Loopholes in the Clean Water Act Closed
 

Over half of the nation’s streams regained federal protections under a final Clean Water Rule signed by top Obama administration officials in 2015. Now, we’re defending the rule in the courts and Congress to see it over the finish line.

The measure restores Clean Water Act safeguards to small streams and headwaters that have been vulnerable to development and pollution for nearly 10 years.

Public Interest Network organizations, including Environment America, Environmental Action, the Student PIRGs, Green Corps, and Impact organizers, joined forces with a strong coalition of clean water and environmental groups to see this win over the finish line.

"Our rivers, lakes, and drinking water can only be clean if the streams that flow into them are protected,” said Margie Alt, executive director with Environment America. “That’s why today’s action is the biggest victory for clean water in a decade.”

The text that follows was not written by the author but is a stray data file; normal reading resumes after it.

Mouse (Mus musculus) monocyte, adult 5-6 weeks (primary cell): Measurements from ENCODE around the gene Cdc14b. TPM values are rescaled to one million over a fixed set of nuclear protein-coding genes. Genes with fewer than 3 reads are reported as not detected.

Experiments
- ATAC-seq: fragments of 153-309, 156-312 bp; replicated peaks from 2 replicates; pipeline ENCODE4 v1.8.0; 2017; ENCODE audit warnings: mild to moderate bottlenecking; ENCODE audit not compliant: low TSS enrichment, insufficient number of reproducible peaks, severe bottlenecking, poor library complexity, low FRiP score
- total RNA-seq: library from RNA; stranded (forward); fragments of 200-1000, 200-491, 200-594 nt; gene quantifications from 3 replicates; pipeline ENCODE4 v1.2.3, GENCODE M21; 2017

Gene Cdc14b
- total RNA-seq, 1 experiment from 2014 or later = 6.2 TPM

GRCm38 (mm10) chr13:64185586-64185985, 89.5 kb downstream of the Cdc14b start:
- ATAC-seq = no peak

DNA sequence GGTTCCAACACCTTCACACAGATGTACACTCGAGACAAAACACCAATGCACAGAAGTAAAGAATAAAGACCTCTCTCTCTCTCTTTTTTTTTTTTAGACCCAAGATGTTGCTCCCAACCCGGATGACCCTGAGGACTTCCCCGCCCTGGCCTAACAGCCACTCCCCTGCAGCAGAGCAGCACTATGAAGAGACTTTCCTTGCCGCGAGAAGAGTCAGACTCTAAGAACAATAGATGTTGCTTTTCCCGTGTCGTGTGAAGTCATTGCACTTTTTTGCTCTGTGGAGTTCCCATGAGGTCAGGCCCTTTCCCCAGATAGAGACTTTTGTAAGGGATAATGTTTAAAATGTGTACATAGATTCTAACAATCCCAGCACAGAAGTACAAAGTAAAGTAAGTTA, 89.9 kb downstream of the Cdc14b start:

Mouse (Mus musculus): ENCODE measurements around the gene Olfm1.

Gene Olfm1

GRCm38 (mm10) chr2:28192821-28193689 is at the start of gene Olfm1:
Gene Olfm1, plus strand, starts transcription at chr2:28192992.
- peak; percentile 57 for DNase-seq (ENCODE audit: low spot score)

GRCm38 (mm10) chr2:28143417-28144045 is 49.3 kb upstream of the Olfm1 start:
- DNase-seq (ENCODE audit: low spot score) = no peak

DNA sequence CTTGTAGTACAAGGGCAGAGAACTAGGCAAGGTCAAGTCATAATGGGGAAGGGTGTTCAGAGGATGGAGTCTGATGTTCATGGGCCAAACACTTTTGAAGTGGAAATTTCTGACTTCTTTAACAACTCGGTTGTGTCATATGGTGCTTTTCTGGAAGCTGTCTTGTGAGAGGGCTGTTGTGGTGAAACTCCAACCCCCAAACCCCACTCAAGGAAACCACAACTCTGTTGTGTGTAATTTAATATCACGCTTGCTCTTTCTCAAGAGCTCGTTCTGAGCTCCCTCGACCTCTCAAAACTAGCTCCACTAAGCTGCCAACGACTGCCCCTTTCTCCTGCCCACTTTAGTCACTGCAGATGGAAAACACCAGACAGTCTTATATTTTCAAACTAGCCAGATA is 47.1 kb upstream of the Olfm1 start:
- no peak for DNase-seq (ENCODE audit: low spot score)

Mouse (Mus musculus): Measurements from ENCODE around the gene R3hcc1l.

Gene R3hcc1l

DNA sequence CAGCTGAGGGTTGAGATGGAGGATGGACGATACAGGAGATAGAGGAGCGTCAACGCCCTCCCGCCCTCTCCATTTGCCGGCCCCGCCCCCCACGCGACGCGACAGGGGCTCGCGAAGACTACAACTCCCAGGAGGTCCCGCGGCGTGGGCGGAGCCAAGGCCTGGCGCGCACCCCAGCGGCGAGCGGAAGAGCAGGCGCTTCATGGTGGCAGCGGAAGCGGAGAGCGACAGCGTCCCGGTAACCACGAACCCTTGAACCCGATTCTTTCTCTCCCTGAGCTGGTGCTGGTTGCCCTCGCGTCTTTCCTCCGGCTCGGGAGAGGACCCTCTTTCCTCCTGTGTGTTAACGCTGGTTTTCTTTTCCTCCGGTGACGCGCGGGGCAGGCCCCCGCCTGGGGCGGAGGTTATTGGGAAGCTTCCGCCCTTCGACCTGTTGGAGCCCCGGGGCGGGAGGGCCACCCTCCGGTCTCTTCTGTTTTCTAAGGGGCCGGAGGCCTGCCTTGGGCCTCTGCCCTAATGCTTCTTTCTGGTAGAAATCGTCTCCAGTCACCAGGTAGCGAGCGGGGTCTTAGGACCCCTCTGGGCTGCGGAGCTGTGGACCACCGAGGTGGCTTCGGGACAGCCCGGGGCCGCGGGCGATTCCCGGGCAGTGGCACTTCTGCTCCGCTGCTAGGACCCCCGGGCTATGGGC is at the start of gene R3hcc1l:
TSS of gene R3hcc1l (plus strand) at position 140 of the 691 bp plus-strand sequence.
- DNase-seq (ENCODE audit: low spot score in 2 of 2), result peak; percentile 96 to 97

Photo: Sean Kennedy

By closing loopholes created by Supreme Court decisions in 2001 and 2006, the announcement returns Clean Water Act protections to streams that feed into major water bodies from the Chesapeake Bay to Puget Sound, including drinking water supplies for 117 million Americans.

The court rulings had put small streams, headwaters and certain wetlands in a perilous legal limbo, allowing polluters and developers to dump into them or destroy them in many cases without a permit.

In a four-year period following the decisions, the U.S. Environmental Protection Agency had to drop more than 1,500 investigations against polluters, according to one analysis by The New York Times.

First proposed in March 2014, the joint rule by EPA and the U.S. Army Corps of Engineers is backed by robust scientific review and has gained broad support across a wide range of constituencies.

More than 1,000 mayors, brewers, kayakers, anglers, small businesses, and farmers from across the country have joined a throng of citizens to submit more than 800,000 comments and register support for the rule.

Photo: Elena Nagornykh